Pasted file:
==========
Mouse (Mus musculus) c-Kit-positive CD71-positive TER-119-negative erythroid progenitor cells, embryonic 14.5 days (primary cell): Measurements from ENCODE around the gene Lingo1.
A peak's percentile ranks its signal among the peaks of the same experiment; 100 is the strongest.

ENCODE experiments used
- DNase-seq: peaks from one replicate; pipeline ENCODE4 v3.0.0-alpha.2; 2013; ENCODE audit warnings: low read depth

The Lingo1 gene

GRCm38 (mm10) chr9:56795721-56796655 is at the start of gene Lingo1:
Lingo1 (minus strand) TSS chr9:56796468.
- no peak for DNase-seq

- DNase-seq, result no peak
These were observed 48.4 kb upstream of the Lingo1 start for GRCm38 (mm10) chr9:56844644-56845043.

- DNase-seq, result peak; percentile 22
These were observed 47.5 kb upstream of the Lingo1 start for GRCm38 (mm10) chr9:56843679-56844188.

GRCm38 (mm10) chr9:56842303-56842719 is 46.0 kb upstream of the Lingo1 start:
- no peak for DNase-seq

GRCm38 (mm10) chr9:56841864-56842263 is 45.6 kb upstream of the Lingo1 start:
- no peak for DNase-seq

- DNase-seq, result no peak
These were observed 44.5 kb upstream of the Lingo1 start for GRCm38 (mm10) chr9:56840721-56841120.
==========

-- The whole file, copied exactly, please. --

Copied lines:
Mouse (Mus musculus) c-Kit-positive CD71-positive TER-119-negative erythroid progenitor cells, embryonic 14.5 days (primary cell): Measurements from ENCODE around the gene Lingo1.
A peak's percentile ranks its signal among the peaks of the same experiment; 100 is the strongest.

ENCODE experiments used
- DNase-seq: peaks from one replicate; pipeline ENCODE4 v3.0.0-alpha.2; 2013; ENCODE audit warnings: low read depth

The Lingo1 gene

GRCm38 (mm10) chr9:56795721-56796655 is at the start of gene Lingo1:
Lingo1 (minus strand) TSS chr9:56796468.
- no peak for DNase-seq

- DNase-seq, result no peak
These were observed 48.4 kb upstream of the Lingo1 start for GRCm38 (mm10) chr9:56844644-56845043.

- DNase-seq, result peak; percentile 22
These were observed 47.5 kb upstream of the Lingo1 start for GRCm38 (mm10) chr9:56843679-56844188.

GRCm38 (mm10) chr9:56842303-56842719 is 46.0 kb upstream of the Lingo1 start:
- no peak for DNase-seq

GRCm38 (mm10) chr9:56841864-56842263 is 45.6 kb upstream of the Lingo1 start:
- no peak for DNase-seq

- DNase-seq, result no peak
These were observed 44.5 kb upstream of the Lingo1 start for GRCm38 (mm10) chr9:56840721-56841120.